Satan is more-or-less the best still-standing band to come from the NWOBHM movement and their third album found the band with their second of three name changes over their career. After the first album the boys decided to re-brand towards the spandex rock spectrum so that they weren’t associated with scary beasts like Venom and their extreme sound. The songwriting here is somewhat more in line with Iron Maiden‘s output at the time, but with the melodic leanings of something closer to Tank or Tygers of Pan Tang. The production is in service to a more accessible 80’s rock sound but Satan haven’t lost their fantastic guitarists and the recording is dominated by their signature dual-guitar sound. It is decidedly 80’s hard rock in it’s style well beyond the production with catchy tracks like “Contact Rock n Roll” and “Living on the Edge” managing a 50/50 cheesy hard rock and classic heavy metal ratio.
The name change also brought in new vocalist Lou Taylor who, like an intermediate Bond film casting, never fit in with the band’s style as well as Michael Jackson or Brian Ross. Taylor’s voice has great tone and impressive range that is exemplified on the title track, but ‘Out of Reach’ is weighed down by his contribution to it’s campy 80’s rock re-branding. I enjoy this era of music, corny and horny as it is, it doesn’t offend me solely because of the highly effective guitar work. I prefer their next album as Satan, ‘Suspended Sentence’, where they went for a sound closer to Mercyful Fate as they began to edge in thrash metal influences before re-branding again as Pariah. It is an interesting step in the career of the band that doesn’t completely pay off if you’re 100% serious-faced about crossing that line between classic 80’s fantasy metal and corny cock rocking.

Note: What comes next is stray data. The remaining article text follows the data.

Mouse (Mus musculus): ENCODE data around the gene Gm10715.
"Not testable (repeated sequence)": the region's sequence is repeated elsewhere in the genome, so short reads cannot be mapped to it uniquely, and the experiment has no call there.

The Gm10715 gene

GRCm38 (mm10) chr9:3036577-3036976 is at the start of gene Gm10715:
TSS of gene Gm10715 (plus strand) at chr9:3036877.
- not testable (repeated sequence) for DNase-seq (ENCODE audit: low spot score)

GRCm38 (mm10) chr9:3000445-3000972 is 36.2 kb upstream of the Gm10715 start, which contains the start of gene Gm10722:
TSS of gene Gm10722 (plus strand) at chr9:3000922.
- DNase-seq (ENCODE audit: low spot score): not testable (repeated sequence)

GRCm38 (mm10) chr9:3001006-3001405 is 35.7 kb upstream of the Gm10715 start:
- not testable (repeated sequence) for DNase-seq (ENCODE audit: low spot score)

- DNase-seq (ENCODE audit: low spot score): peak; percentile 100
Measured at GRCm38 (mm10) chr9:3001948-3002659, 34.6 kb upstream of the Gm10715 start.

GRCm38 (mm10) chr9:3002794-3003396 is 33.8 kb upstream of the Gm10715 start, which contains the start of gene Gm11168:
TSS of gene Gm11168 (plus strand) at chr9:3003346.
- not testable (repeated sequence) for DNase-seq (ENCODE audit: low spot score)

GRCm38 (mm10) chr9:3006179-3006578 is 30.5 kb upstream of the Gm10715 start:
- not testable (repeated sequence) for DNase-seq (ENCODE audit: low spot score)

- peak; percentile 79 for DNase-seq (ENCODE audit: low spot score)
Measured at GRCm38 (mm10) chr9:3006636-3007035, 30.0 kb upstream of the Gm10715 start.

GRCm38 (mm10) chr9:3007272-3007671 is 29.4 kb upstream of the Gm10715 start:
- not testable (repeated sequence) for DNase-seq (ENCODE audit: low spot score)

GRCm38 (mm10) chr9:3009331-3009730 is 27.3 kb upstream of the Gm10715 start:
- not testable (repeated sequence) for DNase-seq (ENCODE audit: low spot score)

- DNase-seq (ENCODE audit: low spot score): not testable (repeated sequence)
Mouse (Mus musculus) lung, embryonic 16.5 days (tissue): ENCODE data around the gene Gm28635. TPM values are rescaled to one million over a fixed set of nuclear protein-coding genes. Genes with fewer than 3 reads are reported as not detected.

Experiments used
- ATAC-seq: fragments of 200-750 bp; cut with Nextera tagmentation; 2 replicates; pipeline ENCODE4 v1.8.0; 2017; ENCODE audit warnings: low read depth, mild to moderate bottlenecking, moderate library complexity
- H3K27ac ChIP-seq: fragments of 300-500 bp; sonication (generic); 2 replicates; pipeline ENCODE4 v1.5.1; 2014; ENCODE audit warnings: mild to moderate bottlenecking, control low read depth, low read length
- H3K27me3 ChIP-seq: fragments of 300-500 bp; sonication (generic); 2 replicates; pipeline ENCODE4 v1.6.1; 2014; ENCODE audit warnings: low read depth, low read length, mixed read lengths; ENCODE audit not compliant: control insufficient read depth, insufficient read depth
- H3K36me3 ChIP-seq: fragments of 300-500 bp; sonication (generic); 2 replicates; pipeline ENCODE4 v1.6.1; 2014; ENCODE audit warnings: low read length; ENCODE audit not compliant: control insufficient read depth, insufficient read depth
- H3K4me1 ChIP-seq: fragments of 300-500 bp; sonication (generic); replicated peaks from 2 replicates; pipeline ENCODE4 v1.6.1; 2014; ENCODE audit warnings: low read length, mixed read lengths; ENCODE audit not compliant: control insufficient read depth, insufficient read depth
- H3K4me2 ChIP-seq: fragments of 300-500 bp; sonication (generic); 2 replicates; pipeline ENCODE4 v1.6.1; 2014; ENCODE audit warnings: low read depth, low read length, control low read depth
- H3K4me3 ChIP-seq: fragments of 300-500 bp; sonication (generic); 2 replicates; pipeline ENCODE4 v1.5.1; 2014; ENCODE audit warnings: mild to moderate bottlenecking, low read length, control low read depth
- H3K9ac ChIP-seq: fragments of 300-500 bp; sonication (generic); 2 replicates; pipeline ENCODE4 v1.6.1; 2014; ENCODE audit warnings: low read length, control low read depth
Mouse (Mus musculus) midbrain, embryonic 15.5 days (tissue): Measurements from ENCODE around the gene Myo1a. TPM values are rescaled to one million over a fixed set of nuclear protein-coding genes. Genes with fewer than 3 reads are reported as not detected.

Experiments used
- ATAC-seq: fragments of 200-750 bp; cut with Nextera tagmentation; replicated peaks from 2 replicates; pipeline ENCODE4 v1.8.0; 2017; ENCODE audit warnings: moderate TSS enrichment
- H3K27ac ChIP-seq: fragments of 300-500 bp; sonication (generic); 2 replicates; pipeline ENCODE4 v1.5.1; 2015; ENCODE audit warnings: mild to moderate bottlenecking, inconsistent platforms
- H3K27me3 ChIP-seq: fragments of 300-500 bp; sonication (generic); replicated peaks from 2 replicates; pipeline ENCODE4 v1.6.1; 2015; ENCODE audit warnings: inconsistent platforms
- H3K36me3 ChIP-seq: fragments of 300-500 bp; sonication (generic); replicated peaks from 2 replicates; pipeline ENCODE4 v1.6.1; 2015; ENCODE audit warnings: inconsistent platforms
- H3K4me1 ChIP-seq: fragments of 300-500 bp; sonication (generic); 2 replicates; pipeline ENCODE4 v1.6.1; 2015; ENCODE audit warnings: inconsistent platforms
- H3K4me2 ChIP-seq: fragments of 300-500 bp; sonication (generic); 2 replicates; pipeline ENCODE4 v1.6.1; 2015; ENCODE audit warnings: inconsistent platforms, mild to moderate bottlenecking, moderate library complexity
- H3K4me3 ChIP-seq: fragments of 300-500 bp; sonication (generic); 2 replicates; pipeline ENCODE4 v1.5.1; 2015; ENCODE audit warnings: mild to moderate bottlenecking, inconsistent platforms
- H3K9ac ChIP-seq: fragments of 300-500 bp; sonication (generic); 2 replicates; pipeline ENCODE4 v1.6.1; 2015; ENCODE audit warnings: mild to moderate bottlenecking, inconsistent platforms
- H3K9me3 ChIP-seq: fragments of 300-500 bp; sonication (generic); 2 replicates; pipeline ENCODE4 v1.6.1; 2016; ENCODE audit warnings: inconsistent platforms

A lot of the value in ‘Out of Reach’ comes down to your interest in 80’s hard rock as well as NWOBHM. I’d say it is on par with fluffier rock albums put out by NWOBHM bands of that era like Tygers of Pan Tang or Angel Witch‘s similar sell-out album ‘Screamin’ and Bleedin”. I don’t think there’s anything wrong with playing to the crowd with this kind of pop music but the style was dated sounding even for 1985’s post-‘Ride the Lightning’ metal standards. I think what draws me to this album is largely it’s relation to the rest of Satan‘s discography more than the excellent guitar work alone. I would only recommend it if you liked 80’s Thin Lizzy, or the more melodic side of NWOBHM.
|Blind Fury on Metal-Archives||Listen on Spotify! Listen on YouTube|
Far beyond the reaches. 3.5/5.0
<strong>Help Support GrizzlyButts’ goals:</strong>
If you appreciate what you’ve read, please consider donating directly using PayPal.